July was named UV Safety Month by the U.S. Department of Health and Human Services. Though sun protection is important every month, the recognition of UV Safety Month in July intends to spread awareness and education on protecting one’s skin from harm caused by UV rays. Which is why I’ve compiled the basics on UV Safety and Sun-Safe Protection to help educate!
It’s essential to understand what UV rays are and how they work to protect yourself from harmful and, under certain circumstances, potentially cancerous skin damage. That’s where the basics of UV Safety and Sun-Safe protection come in.
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The Basics on UV Safety and Sun-Safe Protection
What is Ultraviolet Radiation?
Ultraviolet radiation is a form of energy measured on the electromagnetic (EM) spectrum. You can read more on the specifics of radiation classification on the EM spectrum here if you’re interested. The sun is a natural source of ultraviolet radiation, and other artificial sources include tanning beds, black-light lamps, and UV therapy, to name a few.
Sunlight produces three main types of UV rays: UVA, UVB, and UVC. UVC rays get filtered out by the ozone layer and never reach the ground. For the sake of sun safety purposes, we’re going to focus on UVA and UVB rays.
UVA versus UVB
UVA rays have the longest wavelengths, cause our skin to age prematurely, and don’t get absorbed by the ozone layer, meaning they often reach the ground and penetrate windows and clouds. Additionally, UVA rays are the primary type of light used in most tanning beds. These rays’ effect is almost immediate, whether in the form of a tan or a sunburn.
UVB rays have shorter wavelengths than UVA, damage the outer layers of our skin, cause most skin cancers, and get partially absorbed by the ozone layer, so they don’t often penetrate windows, and clouds can filter them out. Overexposure to UVB rays can cause sunburns, though they may not be visible right away.
Protect Yourself from Harmful Rays
You don’t have to miss out on fun pool parties, days outside in the park, or any other summer activities. Instead, take steps to protect yourself from UVA and UVB rays so you can still enjoy some natural sunlight.
Wear sunscreen, no matter the season or weather.
The American Academy of Dermatology (AAD) suggests that everyone uses a broad-spectrum (UVA and UVB rays), SPF of 30 or higher, and water-resistant sunscreen. The AAD recommends reapplying sunscreen approximately every two hours to ensure that all skin not covered by clothing gets coated in sunscreen.
Do you need sunscreen recommendations? Check out last year’s 15 best sunscreens, according to dermatologists on Prevention.
Wear protective clothing.
Fabrics have an Ultraviolet Protection Factor (UPF), which indicates how much UV radiation reaches your skin. Fabrics, similar to sunscreen, help provide a barrier for UV radiation penetration.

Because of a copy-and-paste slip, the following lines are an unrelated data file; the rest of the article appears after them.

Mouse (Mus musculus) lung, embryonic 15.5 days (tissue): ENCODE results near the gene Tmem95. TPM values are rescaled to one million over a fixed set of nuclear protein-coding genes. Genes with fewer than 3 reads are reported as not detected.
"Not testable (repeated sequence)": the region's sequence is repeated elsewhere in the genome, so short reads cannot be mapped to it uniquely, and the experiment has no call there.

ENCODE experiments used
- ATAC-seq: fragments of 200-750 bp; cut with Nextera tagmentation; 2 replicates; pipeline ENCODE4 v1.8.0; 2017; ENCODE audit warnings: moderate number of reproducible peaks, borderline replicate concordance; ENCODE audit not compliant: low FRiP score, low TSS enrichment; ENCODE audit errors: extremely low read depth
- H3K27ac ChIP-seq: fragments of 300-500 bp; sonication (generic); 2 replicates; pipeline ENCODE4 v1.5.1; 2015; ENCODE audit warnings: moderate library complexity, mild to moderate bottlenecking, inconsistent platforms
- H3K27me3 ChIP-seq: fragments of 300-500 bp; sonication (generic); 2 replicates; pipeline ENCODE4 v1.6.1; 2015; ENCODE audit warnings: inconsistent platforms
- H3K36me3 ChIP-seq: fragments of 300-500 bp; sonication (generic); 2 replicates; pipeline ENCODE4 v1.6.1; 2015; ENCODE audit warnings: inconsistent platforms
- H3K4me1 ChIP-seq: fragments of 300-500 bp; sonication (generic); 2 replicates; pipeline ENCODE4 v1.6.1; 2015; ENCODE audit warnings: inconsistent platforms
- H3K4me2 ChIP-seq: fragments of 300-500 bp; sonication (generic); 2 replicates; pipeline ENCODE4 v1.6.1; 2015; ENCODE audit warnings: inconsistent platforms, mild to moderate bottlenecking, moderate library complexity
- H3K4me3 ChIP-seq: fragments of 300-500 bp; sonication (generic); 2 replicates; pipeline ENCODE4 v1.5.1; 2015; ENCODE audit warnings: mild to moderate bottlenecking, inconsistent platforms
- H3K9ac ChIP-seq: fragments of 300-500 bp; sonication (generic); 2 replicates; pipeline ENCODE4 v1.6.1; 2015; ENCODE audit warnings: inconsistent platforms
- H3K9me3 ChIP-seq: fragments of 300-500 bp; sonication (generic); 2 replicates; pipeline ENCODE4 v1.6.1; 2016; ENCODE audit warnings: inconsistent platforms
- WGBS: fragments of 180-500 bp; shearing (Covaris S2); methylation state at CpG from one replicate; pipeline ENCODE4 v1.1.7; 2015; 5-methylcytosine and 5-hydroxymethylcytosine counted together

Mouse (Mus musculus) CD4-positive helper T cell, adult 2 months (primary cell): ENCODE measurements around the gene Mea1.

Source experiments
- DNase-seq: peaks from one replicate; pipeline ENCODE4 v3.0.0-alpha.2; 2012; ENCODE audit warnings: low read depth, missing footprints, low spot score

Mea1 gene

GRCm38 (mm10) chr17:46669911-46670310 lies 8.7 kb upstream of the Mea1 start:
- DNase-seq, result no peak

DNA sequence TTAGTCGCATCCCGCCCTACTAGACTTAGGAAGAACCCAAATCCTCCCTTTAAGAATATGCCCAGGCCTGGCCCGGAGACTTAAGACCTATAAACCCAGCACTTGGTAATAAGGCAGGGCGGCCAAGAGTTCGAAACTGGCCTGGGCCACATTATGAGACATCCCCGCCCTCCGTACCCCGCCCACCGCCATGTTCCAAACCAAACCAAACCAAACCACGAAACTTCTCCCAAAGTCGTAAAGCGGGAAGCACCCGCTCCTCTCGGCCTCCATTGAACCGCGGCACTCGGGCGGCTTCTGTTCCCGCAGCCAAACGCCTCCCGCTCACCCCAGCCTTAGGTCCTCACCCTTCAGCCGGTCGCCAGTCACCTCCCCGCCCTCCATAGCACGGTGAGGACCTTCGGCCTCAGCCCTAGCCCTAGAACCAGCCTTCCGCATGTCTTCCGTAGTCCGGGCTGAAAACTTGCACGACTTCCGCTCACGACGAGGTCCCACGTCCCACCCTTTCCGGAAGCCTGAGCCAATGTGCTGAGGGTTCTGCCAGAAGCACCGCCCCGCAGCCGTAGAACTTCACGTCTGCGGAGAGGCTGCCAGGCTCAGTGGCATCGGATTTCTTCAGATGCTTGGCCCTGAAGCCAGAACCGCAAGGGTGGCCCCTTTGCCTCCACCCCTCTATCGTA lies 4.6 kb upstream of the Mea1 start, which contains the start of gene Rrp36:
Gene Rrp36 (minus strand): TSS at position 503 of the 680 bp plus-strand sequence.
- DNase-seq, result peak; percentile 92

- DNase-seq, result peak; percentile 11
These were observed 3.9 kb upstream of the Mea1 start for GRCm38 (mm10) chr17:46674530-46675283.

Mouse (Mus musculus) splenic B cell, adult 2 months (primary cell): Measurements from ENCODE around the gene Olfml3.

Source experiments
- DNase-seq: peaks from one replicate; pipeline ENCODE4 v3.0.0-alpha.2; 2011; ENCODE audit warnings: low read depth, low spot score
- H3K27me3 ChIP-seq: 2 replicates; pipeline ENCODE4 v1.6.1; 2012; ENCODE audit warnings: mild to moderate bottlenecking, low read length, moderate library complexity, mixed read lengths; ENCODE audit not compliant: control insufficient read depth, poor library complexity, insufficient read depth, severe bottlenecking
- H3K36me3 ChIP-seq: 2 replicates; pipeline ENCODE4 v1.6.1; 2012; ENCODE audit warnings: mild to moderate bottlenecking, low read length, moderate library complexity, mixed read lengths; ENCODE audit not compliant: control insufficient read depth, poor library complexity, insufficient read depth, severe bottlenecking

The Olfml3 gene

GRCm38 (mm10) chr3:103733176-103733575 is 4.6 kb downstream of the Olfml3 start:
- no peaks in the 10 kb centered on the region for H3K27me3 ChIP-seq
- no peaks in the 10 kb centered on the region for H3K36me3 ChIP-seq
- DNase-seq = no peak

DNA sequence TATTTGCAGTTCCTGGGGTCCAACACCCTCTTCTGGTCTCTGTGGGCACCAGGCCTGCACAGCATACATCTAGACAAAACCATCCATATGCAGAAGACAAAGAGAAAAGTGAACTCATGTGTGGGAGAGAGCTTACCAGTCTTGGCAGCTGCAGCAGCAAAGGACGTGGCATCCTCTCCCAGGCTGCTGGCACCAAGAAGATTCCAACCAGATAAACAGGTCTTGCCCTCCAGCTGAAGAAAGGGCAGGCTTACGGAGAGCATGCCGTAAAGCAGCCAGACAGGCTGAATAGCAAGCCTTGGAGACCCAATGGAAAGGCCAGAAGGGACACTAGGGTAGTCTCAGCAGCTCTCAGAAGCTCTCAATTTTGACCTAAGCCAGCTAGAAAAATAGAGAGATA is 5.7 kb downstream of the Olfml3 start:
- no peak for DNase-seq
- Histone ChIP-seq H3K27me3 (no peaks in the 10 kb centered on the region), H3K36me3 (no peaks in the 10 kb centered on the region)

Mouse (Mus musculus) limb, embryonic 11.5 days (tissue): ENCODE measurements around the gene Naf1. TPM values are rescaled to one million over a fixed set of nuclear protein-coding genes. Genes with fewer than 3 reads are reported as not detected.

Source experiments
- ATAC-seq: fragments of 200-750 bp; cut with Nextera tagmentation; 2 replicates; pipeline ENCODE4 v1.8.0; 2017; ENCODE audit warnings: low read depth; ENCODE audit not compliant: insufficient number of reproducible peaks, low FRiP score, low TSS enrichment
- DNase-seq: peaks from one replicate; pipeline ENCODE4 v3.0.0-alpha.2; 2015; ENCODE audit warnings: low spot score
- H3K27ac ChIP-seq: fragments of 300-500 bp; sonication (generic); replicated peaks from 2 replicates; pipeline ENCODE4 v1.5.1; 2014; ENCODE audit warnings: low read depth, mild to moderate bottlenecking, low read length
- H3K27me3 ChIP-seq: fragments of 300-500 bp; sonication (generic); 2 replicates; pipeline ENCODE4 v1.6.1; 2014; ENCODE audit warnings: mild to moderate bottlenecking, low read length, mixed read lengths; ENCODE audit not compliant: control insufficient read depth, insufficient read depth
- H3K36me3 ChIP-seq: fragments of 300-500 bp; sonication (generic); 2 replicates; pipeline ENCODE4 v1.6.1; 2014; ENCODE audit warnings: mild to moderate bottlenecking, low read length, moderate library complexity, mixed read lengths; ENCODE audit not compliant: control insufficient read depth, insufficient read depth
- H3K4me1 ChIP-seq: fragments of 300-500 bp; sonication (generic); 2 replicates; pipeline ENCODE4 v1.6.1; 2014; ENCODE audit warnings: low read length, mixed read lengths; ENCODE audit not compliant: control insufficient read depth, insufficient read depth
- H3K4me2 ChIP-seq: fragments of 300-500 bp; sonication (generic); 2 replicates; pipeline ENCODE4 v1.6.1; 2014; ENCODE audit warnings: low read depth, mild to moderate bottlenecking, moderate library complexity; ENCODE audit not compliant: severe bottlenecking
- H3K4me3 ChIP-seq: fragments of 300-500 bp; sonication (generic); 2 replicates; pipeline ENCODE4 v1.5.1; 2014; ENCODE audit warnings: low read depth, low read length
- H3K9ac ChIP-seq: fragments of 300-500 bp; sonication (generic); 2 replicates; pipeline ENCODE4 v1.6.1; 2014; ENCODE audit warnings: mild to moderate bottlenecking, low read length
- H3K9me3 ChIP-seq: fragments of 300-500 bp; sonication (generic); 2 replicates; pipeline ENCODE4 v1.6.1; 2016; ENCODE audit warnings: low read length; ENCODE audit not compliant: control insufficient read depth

Not all clothing materials are created equal when it comes to UV protection. You can read more about the types of clothing qualities to look for, including color, construction, coverage, and more here.
Protect your eyes from harmful rays, too, with total UV protection sunglasses.
Eye protection doesn’t have to come at the cost of style, either. In today’s world, there are plenty of sun-safe styles to choose from.
Add a few hats to your wardrobe for Sun-Safe Protection!
Sun-safe hats are a great way to protect your face, ears, and the top of your head, of course. According to the Skin Cancer Foundation, there are two essential qualities to look for when purchasing a sun-safe hat: a wide brim and tight-knit material. The wider the brim, the more coverage you can get, extending over your shoulders and even your upper back.
Advice for straw hat lovers: choose one that isn’t loosely woven. The wider the weave, the more the gaps in coverage provided.
If you wear face makeup, opt for products that have sunscreen in them.
Certain cosmetic brands have started building sunscreen into their products, which is another easy way to ensure you’re wearing SPF, especially if you’re already planning on applying face makeup. Remember that it doesn’t hurt to apply sunscreen underneath your makeup! Here are some products to consider adding to your lineup.
Limit your time outside during peak hours of the day.
You don’t have to forego those fun-in-the-sun activities, but be conscious of the amount of time you’re spending out in the sun. The Environmental Protection Agency suggests that midday hours, between 10:00 am and 4:00 pm, are when the sun’s rays are the strongest. If possible, limit the amount of time you spend outside during this timeframe, or be sure to take breaks and seek indoor or shaded protection from time-to-time.
Seek Shade as much as possible.
In addition to your clothing, sunglasses, and hat, seeking out shaded coverage can help you stay protected. Remember that some shaded areas are more protective than others based on the object creating the shade. For example, shade from a tree is different than shade from a concrete building.